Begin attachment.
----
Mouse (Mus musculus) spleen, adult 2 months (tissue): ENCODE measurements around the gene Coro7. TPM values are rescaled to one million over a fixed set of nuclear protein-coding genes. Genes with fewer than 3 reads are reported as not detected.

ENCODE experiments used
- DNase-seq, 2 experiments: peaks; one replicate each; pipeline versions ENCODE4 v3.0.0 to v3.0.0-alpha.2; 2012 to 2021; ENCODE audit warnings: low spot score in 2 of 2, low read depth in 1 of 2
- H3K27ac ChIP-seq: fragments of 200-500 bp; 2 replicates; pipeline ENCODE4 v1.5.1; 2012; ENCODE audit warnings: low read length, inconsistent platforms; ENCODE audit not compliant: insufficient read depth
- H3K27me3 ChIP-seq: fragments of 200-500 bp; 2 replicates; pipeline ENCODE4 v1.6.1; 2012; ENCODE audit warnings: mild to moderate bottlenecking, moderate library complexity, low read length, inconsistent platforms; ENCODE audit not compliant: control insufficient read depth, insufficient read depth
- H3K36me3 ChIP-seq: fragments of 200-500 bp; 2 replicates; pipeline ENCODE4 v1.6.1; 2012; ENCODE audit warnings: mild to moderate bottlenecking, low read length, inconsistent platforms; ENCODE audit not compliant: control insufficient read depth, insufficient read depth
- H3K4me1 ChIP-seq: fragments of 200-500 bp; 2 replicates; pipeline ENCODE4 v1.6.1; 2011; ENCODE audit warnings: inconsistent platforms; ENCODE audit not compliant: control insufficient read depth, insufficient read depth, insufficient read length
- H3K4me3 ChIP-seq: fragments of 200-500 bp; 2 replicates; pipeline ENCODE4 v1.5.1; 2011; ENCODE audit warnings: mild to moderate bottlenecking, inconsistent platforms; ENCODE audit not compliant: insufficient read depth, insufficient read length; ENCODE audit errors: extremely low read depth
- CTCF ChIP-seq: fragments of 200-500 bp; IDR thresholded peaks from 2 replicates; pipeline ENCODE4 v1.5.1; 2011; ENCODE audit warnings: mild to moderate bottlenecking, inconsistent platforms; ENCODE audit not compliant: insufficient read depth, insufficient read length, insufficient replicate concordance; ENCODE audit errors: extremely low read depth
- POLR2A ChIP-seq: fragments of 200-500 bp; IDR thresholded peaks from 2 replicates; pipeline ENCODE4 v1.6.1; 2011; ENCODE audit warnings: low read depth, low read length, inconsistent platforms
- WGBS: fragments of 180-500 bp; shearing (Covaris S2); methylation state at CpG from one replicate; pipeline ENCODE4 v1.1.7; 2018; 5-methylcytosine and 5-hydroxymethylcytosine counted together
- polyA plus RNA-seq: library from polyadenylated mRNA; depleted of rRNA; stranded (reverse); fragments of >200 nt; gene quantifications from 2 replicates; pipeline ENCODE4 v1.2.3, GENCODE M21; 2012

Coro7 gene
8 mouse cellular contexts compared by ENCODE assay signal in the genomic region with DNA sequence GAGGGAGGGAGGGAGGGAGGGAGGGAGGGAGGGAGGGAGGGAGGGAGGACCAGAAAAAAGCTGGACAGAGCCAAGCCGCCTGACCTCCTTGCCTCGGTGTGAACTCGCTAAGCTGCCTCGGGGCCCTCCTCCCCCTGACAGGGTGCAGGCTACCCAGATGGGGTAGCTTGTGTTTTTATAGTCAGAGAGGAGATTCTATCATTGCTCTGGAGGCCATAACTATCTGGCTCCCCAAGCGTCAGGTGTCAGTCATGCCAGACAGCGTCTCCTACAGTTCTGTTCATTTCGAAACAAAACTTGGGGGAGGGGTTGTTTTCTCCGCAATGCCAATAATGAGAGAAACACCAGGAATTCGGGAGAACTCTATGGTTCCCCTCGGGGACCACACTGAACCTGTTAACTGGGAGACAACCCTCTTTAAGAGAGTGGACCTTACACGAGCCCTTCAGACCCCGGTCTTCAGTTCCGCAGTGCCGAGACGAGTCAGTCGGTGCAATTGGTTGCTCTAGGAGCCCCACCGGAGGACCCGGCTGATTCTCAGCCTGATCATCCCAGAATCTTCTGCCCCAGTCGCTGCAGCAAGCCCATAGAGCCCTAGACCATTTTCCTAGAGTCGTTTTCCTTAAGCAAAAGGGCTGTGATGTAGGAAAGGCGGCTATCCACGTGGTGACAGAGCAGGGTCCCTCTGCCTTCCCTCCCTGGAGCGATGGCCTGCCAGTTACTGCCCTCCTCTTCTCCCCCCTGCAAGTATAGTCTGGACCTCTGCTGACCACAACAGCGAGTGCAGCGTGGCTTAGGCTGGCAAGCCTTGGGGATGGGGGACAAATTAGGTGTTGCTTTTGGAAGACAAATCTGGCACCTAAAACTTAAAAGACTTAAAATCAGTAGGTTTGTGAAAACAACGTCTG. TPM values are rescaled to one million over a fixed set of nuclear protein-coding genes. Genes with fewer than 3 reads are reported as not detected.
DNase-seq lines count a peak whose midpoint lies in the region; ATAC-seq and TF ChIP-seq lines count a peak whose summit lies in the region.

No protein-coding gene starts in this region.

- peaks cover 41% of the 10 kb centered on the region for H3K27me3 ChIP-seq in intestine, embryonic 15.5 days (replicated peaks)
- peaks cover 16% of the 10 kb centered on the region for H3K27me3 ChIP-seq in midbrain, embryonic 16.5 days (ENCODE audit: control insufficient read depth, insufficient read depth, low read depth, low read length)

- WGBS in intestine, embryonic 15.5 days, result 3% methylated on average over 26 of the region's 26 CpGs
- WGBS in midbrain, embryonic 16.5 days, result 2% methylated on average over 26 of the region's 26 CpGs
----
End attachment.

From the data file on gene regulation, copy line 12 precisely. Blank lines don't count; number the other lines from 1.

- polyA plus RNA-seq: library from polyadenylated mRNA; depleted of rRNA; stranded (reverse); fragments of >200 nt; gene quantifications from 2 replicates; pipeline ENCODE4 v1.2.3, GENCODE M21; 2012